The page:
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RKO borrowed Guy Madison and Shirley Temple from David O. Selznick's company for this production. Hollywood Reporter news items add the following information about the production: Joseph Cotten was first cast in the role of "David Flanner," but turned down the part because he felt he was too old to be linked romantically with Temple's character. As a result of his refusal, Cotten was put on suspension by Selznick. In onscreen credits Julian Villarreal's name is misspelled as "Villareal."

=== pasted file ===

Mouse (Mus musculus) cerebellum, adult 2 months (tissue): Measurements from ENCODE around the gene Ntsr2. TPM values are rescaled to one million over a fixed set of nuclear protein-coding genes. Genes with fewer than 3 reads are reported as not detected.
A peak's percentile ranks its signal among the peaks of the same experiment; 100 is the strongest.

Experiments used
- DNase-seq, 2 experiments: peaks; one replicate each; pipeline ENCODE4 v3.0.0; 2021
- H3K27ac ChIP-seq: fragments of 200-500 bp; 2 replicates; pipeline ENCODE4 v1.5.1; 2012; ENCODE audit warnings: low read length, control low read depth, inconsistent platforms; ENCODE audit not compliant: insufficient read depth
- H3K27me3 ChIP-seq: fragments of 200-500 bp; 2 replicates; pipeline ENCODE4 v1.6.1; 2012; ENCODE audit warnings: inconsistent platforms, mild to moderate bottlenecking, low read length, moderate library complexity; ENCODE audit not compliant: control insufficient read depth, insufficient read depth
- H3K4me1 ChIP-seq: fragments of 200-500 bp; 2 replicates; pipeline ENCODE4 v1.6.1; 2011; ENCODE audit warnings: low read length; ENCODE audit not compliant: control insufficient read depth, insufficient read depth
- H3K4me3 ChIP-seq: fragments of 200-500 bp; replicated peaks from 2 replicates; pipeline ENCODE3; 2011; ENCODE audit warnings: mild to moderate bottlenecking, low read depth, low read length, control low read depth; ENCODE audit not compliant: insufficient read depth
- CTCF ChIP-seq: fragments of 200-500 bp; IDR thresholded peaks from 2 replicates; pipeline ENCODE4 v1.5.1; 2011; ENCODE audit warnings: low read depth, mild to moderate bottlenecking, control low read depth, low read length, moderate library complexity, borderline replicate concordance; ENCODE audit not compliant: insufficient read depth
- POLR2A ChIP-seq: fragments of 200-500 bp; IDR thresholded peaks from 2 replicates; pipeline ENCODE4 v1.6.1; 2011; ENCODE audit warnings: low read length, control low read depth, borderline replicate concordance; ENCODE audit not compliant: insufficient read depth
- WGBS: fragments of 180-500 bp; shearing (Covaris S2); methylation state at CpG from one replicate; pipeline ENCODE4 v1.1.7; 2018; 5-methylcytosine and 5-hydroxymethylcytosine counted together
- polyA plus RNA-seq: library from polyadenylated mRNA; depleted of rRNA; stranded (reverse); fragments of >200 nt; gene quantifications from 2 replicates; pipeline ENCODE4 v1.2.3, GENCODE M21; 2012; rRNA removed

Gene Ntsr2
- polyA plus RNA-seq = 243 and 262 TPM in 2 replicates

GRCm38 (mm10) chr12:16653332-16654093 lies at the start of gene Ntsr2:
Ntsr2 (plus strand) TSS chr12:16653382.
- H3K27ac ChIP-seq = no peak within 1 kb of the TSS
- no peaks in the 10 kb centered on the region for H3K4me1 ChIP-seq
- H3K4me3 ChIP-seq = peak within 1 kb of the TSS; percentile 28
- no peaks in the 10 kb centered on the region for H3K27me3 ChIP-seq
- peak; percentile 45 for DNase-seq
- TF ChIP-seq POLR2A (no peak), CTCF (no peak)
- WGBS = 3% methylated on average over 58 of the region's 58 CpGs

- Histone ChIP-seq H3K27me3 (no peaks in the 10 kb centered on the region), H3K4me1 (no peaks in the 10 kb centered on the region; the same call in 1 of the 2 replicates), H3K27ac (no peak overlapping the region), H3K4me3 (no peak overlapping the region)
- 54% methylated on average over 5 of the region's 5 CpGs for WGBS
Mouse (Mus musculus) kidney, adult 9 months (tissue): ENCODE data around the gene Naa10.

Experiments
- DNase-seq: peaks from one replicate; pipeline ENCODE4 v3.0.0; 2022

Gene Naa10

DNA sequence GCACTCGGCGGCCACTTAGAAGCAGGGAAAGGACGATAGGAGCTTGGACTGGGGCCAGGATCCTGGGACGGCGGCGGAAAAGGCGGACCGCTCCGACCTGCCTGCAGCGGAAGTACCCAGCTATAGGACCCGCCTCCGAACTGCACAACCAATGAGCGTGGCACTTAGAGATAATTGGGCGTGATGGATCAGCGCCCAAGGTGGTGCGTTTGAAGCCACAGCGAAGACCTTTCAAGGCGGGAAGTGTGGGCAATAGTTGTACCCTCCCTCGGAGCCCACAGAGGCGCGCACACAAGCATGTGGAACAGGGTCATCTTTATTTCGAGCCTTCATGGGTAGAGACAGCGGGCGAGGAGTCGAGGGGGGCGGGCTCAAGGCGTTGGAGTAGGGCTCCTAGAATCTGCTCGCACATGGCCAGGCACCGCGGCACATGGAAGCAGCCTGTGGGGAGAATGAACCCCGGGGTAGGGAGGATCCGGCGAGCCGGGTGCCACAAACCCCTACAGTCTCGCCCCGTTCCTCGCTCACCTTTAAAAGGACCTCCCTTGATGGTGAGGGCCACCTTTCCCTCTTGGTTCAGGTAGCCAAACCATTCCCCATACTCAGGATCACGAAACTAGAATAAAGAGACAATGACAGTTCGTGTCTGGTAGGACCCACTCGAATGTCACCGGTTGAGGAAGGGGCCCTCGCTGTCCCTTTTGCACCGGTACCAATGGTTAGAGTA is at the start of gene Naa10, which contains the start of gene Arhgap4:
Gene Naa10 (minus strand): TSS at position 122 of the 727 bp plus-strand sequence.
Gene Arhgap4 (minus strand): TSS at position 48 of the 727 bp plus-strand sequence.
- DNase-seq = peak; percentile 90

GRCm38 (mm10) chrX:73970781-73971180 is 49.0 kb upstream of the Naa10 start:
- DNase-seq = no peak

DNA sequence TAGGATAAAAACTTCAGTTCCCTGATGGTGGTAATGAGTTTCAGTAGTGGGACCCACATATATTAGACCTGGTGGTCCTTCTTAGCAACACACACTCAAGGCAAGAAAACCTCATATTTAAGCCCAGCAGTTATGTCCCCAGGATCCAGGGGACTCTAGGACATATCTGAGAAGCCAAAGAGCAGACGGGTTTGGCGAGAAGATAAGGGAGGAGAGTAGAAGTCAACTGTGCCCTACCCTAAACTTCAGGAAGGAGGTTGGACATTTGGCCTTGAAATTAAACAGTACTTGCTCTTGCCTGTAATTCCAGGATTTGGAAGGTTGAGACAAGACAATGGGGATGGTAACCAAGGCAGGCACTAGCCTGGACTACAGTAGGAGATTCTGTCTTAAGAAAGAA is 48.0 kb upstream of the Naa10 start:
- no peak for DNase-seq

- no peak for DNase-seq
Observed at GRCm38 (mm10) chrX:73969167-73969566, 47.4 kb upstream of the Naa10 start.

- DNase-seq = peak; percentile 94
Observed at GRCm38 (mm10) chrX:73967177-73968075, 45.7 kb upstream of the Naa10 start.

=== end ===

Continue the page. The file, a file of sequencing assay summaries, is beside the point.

In early March 1946, RKO announced that the film was to be shot in and around its new Churubusco studios near Mexico City. Because of a workers' strike in the Mexican film industry, however, the production remained in Hollywood until mid-April 1946. At that time, the cast and crew were scheduled to shoot for twenty-two days in and around the Mexican studio. Over two hundred Spanish-speaking extras were hired to appear in the film. Director William Keighley was to assist in the editing, and producer David Hempstead was borrowed from Selznick's company to supervise the editing. Alfonso Snchez Tello is credited in Hollywood Reporter as "helping" the film's second unit in Mexico City, but the exact nature of his contribution is not known. Modern sources note that the picture cost $1,739,000 to produce and lost $675,000 at the box office.